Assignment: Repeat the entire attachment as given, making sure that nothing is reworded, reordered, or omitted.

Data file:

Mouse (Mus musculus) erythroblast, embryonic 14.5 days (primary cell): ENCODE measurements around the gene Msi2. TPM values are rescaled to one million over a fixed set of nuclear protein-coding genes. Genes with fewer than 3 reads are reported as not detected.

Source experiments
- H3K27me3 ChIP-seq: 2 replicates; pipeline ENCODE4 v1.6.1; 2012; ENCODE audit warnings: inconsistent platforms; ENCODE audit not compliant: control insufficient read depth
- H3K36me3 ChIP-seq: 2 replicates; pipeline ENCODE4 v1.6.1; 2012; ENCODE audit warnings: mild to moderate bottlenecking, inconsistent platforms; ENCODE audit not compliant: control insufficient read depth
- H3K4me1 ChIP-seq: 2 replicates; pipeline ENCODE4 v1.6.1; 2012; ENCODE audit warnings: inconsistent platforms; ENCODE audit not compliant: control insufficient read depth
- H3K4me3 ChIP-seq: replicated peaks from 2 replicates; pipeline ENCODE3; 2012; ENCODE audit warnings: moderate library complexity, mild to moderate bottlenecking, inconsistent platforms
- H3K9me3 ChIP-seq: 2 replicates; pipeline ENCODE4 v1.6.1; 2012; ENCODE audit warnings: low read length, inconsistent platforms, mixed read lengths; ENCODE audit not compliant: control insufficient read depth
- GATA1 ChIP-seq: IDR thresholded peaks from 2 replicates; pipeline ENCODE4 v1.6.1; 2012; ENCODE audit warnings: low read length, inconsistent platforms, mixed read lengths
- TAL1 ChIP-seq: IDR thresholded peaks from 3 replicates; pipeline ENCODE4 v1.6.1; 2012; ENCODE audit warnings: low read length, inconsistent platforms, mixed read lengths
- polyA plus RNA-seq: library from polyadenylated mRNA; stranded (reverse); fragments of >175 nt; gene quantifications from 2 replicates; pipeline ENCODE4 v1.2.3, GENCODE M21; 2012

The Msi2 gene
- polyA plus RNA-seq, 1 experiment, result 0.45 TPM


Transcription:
Mouse (Mus musculus) erythroblast, embryonic 14.5 days (primary cell): ENCODE measurements around the gene Msi2. TPM values are rescaled to one million over a fixed set of nuclear protein-coding genes. Genes with fewer than 3 reads are reported as not detected.

Source experiments
- H3K27me3 ChIP-seq: 2 replicates; pipeline ENCODE4 v1.6.1; 2012; ENCODE audit warnings: inconsistent platforms; ENCODE audit not compliant: control insufficient read depth
- H3K36me3 ChIP-seq: 2 replicates; pipeline ENCODE4 v1.6.1; 2012; ENCODE audit warnings: mild to moderate bottlenecking, inconsistent platforms; ENCODE audit not compliant: control insufficient read depth
- H3K4me1 ChIP-seq: 2 replicates; pipeline ENCODE4 v1.6.1; 2012; ENCODE audit warnings: inconsistent platforms; ENCODE audit not compliant: control insufficient read depth
- H3K4me3 ChIP-seq: replicated peaks from 2 replicates; pipeline ENCODE3; 2012; ENCODE audit warnings: moderate library complexity, mild to moderate bottlenecking, inconsistent platforms
- H3K9me3 ChIP-seq: 2 replicates; pipeline ENCODE4 v1.6.1; 2012; ENCODE audit warnings: low read length, inconsistent platforms, mixed read lengths; ENCODE audit not compliant: control insufficient read depth
- GATA1 ChIP-seq: IDR thresholded peaks from 2 replicates; pipeline ENCODE4 v1.6.1; 2012; ENCODE audit warnings: low read length, inconsistent platforms, mixed read lengths
- TAL1 ChIP-seq: IDR thresholded peaks from 3 replicates; pipeline ENCODE4 v1.6.1; 2012; ENCODE audit warnings: low read length, inconsistent platforms, mixed read lengths
- polyA plus RNA-seq: library from polyadenylated mRNA; stranded (reverse); fragments of >175 nt; gene quantifications from 2 replicates; pipeline ENCODE4 v1.2.3, GENCODE M21; 2012

The Msi2 gene
- polyA plus RNA-seq, 1 experiment, result 0.45 TPM